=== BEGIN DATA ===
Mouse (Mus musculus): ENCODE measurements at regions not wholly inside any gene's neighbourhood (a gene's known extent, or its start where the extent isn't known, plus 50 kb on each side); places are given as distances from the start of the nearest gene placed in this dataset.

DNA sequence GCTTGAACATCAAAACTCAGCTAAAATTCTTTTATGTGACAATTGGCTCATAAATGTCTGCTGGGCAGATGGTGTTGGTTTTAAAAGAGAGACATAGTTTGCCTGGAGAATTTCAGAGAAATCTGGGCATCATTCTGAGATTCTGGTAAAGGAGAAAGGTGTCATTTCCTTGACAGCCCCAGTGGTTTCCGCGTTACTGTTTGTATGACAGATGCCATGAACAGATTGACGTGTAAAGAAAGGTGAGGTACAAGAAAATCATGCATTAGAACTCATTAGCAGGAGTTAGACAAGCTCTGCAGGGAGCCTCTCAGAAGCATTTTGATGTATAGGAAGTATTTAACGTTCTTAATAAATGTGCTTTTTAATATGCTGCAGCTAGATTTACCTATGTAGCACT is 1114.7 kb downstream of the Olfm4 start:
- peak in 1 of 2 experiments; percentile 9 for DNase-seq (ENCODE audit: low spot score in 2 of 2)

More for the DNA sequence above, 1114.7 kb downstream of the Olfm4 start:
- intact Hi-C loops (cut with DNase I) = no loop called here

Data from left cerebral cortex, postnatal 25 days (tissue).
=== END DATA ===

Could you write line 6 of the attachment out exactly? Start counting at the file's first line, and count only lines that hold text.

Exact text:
Data from left cerebral cortex, postnatal 25 days (tissue).